Date of Publication


Document Type


Degree Name

Bachelor of Arts in International Studies Major in European Studies


College of Liberal Arts


International Studies

Thesis Advisor

Dr. Evangeline Katigbak-Montoya

Defense Panel Member

Sjenica Sevilla


The migration of Filipino nurses has been a widespread phenomenon due to the perceived better living and working conditions abroad. As a result, healthcare in the country has been adversely affected, especially in the midst of the COVID-19 pandemic. This abrupt shift led to an increase in positive attitudes towards migration. With Pampanga as the chosen province, the researchers aim to delve into the migration decisions of Filipino nurses amid the COVID-19 pandemic by utilizing the migration systems theory. The migration systems theory interprets migration patterns as an outcome of ‘feedback mechanisms’ transmitted to potential migrants by their ‘pioneers.’ This results in the development of a system in which prospective migrants are influenced to seek opportunities elsewhere. The research focuses on the experiences and challenges of Filipino nurses working in Pampanga; however, the study also recognizes personal factors such as gender and civil status in analyzing their migration attitudes. Moreover, the researchers utilized a qualitative research approach following a descriptive research framework that allowed the researchers to explore the significance of the COVID-19 pandemic in the migration attitudes of nurses in Pampanga. Through the snowball sampling method, the researchers conducted in-depth online semi-structured interviews among 12 Filipino nurses to obtain data and examine feedback-driven factors that shape their migration decisions. The researchers conducted a thematic analysis to analyze the gathered data. This study finds that there are migration systems formed between the prospective migrants and their pioneers from developed countries, driven by the unfavorable working conditions in the country and the positive feedback coming from the pioneers. This study also shows that pioneers have a crucial role in either encouraging or disrupting migration flows of Filipino nurses from Pampanga. The findings of this study will cater to the study of migration and healthcare systems from a more local level. Specifically, it contributes to understanding the role of feedback mechanisms and migration pioneers in the context of a pandemic, which either urges or discourages the target sample to migrate, and the working conditions of healthcare workers. With this, the study contributes to a firm understanding of how existing migration and healthcare policies could be reexamined and further developed by the Philippine government to guarantee fair migration and healthcare policies. Thus, the study suggests that the Philippine government rethink its healthcare approach and provide a more sustainable and equitable healthcare system that compensates Filipino nurses well to manage nurse shortage in the country due to migration—a primary solution for the perils of working in a country with inefficient healthcare systems.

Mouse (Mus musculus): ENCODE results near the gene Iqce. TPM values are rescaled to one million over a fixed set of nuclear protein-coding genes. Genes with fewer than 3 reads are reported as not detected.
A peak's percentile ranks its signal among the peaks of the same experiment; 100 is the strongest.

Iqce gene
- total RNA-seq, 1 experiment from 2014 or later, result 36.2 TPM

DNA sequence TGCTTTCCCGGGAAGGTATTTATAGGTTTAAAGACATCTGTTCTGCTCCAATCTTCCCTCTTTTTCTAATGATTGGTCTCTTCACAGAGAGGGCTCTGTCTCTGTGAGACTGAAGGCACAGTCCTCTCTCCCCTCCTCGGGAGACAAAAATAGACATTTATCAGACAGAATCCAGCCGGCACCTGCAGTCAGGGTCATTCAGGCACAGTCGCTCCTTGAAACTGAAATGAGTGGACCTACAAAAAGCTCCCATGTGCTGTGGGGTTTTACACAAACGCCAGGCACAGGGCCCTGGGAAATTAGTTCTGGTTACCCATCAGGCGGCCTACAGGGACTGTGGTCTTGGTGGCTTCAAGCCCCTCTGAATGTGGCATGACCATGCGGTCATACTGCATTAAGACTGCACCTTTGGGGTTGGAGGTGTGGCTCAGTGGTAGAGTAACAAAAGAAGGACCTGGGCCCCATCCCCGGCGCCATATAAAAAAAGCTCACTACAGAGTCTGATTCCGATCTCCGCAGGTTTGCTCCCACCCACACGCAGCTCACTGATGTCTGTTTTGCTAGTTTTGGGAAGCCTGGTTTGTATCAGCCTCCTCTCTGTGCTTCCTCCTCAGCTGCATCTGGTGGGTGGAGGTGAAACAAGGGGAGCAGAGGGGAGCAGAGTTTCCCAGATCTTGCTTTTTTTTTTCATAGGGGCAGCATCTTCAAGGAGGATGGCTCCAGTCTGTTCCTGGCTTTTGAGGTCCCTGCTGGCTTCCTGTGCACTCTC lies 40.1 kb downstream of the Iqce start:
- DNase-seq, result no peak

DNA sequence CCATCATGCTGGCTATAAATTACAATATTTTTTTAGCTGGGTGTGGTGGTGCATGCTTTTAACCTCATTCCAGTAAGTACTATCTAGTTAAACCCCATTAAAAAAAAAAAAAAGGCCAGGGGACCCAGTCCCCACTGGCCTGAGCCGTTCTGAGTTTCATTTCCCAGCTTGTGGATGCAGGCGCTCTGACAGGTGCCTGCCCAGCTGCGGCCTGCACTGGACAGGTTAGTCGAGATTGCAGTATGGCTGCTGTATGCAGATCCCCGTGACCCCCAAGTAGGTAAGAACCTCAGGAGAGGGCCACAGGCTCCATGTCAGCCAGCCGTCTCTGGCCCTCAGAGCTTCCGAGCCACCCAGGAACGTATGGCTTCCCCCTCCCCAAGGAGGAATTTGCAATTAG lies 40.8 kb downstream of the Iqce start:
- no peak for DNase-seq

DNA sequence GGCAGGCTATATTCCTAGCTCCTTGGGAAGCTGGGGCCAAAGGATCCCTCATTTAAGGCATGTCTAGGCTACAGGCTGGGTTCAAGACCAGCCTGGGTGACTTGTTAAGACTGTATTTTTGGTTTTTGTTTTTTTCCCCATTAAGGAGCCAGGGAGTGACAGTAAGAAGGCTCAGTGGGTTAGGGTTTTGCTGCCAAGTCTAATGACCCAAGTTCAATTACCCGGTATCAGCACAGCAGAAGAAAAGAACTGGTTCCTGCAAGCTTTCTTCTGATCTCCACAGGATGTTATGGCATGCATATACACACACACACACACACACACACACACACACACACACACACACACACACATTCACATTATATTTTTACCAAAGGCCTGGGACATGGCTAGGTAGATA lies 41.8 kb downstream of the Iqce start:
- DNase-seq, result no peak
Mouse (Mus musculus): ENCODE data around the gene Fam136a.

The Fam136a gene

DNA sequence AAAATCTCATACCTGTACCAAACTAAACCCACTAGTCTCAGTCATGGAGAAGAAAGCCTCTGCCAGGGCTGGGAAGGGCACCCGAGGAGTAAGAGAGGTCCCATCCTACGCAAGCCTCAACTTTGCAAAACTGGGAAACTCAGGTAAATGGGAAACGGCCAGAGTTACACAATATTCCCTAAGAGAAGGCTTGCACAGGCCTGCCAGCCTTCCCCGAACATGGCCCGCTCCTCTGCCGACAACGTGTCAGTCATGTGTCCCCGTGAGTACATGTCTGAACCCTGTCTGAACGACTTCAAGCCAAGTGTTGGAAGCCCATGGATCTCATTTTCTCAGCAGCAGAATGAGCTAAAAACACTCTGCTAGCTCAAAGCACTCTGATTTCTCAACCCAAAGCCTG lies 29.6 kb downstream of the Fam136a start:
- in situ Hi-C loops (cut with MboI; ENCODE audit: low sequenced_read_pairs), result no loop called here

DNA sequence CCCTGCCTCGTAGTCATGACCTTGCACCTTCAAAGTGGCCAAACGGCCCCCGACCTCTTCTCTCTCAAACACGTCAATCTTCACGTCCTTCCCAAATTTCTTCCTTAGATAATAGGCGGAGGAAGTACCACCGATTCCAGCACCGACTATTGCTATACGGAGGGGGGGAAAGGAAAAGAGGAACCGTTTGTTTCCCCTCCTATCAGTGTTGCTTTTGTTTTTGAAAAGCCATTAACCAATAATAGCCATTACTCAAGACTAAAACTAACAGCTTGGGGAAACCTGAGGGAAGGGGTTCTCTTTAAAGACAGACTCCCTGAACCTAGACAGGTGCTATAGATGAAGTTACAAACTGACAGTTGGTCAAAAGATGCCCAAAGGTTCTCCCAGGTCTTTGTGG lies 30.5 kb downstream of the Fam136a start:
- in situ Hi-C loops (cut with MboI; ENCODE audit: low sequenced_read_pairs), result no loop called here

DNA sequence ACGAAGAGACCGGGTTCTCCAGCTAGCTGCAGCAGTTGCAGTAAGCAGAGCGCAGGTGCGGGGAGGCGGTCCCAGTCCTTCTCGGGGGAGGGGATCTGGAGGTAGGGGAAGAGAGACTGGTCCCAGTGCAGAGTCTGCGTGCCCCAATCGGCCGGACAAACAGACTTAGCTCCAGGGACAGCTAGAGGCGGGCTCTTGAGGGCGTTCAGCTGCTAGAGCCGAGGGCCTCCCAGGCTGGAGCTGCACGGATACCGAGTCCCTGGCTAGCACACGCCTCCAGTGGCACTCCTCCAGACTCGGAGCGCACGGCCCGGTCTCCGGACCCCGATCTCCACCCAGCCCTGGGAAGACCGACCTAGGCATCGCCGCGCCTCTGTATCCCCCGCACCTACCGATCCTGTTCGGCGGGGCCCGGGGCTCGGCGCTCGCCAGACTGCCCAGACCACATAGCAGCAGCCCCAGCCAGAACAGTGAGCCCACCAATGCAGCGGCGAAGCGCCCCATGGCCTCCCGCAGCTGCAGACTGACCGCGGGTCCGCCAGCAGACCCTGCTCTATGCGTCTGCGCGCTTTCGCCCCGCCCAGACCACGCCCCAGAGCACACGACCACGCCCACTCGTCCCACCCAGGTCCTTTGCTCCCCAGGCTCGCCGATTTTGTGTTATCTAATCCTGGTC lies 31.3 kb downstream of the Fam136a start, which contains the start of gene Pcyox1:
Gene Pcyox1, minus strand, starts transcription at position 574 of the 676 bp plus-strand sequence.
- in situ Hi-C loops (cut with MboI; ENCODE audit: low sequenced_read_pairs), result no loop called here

Abstract Format




Upload Full Text


Embargo Period